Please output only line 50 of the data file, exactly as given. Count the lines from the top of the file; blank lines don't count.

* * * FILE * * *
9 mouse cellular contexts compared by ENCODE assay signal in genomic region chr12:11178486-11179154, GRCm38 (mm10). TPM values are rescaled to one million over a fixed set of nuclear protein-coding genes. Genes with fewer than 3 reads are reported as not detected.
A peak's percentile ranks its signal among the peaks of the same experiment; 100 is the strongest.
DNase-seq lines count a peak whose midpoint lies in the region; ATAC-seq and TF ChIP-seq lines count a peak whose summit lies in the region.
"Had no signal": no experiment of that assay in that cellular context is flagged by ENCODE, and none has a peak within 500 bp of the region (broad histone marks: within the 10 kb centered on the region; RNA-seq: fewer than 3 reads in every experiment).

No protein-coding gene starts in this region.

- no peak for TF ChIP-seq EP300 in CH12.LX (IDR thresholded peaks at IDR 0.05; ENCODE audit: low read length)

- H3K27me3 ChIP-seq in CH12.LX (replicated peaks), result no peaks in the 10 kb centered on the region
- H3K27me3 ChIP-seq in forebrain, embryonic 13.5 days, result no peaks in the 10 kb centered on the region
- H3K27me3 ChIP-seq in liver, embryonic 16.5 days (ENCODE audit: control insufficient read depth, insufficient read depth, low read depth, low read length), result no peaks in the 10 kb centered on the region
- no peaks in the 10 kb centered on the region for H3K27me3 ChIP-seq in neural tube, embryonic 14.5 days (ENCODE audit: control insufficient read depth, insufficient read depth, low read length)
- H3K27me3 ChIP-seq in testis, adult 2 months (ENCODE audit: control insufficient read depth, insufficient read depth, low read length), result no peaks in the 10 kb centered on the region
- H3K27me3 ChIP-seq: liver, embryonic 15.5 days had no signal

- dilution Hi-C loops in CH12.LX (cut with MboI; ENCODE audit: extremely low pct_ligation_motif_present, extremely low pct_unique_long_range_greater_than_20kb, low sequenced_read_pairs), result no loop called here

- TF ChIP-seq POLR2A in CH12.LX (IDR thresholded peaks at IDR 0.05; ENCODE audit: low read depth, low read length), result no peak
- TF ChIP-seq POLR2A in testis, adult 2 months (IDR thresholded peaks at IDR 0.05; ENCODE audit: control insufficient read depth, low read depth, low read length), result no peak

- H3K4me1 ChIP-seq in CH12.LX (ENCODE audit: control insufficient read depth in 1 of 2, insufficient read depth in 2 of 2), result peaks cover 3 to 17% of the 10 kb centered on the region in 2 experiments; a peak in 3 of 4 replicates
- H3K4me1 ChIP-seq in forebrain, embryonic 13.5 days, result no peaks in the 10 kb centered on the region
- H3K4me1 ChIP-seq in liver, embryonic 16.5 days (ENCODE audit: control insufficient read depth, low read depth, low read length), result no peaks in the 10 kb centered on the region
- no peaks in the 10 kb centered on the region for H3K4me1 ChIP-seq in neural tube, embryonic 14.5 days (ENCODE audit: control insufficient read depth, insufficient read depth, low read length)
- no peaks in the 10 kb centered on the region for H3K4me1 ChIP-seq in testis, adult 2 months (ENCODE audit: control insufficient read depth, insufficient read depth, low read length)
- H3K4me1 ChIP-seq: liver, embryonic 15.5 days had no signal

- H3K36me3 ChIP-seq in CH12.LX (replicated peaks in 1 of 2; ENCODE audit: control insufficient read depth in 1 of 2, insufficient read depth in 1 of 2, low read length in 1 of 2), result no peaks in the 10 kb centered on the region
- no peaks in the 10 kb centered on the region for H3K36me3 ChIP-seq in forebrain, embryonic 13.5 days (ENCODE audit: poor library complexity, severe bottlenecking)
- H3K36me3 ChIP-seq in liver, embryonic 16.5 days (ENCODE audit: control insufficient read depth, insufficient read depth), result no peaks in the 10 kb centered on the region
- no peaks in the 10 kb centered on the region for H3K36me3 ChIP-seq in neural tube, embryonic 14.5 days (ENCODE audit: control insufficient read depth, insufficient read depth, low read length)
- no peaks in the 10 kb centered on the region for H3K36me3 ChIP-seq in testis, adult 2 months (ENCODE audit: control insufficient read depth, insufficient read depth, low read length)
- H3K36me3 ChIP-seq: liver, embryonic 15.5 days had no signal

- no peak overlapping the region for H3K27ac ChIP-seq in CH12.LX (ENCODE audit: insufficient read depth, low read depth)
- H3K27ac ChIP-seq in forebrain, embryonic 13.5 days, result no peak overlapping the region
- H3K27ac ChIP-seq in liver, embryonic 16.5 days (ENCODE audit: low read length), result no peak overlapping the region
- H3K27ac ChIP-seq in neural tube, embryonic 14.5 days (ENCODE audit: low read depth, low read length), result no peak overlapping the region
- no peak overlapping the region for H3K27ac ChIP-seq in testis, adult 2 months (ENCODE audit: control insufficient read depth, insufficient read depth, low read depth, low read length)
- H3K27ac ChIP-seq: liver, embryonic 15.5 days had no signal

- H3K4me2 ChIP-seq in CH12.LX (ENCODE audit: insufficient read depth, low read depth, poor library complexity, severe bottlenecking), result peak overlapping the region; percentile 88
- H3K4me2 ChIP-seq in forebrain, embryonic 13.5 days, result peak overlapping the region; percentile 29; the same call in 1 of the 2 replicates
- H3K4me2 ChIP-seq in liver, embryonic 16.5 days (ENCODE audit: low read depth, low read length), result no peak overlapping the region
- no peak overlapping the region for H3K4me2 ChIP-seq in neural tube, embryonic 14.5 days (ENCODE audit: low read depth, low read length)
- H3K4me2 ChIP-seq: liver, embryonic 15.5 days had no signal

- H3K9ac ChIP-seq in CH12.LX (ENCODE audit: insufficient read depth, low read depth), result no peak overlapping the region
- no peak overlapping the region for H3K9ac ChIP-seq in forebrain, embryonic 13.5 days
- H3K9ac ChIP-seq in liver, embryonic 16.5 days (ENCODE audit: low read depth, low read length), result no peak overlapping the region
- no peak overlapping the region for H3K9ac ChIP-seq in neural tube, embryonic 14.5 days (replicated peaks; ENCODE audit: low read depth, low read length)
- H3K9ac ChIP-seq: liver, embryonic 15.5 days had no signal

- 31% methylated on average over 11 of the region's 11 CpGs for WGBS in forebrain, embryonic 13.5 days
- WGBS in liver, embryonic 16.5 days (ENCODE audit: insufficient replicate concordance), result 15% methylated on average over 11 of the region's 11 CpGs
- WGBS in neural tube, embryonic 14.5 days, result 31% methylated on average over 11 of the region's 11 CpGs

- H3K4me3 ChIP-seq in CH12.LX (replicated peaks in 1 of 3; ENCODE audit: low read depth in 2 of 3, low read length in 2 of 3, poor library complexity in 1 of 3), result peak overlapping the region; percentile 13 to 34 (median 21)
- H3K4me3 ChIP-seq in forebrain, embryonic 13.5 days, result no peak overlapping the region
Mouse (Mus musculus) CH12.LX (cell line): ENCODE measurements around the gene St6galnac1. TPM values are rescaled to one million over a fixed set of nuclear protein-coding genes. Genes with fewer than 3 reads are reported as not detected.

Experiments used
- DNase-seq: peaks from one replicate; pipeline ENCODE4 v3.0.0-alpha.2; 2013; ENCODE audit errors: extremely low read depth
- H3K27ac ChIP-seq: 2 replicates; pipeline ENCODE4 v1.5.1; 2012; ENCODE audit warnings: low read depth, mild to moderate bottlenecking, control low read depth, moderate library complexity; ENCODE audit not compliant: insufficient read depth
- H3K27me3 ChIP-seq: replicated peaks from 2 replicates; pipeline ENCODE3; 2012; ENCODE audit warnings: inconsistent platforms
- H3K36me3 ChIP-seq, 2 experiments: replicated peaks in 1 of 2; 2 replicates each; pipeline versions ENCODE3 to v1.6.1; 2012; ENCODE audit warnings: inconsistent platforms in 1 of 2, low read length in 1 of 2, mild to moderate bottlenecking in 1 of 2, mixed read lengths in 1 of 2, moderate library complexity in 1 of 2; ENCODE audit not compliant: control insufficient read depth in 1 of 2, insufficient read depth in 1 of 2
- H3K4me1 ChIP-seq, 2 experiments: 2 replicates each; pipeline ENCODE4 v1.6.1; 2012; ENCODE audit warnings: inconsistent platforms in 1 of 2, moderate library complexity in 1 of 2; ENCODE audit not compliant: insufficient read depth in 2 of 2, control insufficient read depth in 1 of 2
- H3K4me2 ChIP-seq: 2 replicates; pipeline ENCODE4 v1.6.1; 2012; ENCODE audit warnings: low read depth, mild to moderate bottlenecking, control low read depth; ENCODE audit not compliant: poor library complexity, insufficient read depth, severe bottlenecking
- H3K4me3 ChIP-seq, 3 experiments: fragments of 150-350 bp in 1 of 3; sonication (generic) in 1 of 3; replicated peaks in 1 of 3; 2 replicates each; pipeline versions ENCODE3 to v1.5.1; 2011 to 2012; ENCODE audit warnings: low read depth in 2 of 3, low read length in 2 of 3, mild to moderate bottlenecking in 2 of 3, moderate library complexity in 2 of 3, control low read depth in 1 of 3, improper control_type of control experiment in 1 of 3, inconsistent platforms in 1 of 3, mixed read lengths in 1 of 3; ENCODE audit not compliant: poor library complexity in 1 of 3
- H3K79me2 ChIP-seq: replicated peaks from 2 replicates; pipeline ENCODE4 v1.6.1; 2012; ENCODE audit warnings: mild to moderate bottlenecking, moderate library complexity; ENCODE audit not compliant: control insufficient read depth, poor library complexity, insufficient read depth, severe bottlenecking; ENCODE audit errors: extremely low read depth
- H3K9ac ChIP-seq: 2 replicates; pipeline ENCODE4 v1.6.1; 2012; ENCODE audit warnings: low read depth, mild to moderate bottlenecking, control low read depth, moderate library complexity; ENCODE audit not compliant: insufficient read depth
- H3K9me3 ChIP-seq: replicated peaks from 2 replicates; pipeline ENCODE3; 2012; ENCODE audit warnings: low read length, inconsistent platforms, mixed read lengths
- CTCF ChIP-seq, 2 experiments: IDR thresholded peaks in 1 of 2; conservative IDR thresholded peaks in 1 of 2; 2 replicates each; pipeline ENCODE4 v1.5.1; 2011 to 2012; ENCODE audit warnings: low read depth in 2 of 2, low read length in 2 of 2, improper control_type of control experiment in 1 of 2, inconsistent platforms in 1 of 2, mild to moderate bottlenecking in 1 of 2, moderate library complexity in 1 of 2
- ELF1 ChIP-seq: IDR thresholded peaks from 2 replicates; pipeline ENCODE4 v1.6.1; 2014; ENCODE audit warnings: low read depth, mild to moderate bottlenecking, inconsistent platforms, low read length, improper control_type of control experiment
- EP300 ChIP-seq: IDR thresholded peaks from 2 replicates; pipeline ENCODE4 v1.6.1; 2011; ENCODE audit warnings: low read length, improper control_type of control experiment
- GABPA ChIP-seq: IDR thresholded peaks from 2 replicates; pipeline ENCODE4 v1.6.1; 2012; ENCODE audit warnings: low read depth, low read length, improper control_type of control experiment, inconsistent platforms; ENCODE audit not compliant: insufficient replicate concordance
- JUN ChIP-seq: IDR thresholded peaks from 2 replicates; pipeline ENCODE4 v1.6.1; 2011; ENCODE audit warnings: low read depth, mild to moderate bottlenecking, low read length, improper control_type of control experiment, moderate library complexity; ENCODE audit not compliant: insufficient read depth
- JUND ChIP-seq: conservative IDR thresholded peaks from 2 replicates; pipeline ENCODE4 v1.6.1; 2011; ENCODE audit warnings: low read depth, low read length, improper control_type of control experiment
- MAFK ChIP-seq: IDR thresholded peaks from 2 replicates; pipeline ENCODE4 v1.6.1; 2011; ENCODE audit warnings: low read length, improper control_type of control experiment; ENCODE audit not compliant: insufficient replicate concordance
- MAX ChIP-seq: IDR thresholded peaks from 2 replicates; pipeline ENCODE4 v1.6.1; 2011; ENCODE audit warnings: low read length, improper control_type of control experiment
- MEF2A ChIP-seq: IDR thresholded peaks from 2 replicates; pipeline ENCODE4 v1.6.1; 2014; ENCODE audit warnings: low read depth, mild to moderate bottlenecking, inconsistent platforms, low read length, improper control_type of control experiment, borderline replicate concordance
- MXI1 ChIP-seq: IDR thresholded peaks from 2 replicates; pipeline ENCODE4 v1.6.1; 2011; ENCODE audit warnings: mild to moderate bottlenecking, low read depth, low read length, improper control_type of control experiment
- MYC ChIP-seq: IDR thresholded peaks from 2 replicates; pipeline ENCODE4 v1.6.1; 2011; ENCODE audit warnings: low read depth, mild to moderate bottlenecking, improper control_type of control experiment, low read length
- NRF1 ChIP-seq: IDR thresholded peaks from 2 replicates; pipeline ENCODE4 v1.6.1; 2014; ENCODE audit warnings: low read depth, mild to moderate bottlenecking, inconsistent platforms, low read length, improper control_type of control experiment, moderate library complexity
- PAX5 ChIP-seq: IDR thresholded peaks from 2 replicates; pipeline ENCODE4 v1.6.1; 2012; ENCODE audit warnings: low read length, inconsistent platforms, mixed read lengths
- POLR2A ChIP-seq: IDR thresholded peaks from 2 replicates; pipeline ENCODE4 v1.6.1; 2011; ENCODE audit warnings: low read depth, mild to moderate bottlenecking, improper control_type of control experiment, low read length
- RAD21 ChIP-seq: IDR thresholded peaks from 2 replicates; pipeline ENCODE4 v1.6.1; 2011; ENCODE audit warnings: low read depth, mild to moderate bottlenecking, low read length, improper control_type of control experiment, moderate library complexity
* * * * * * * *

Experiments used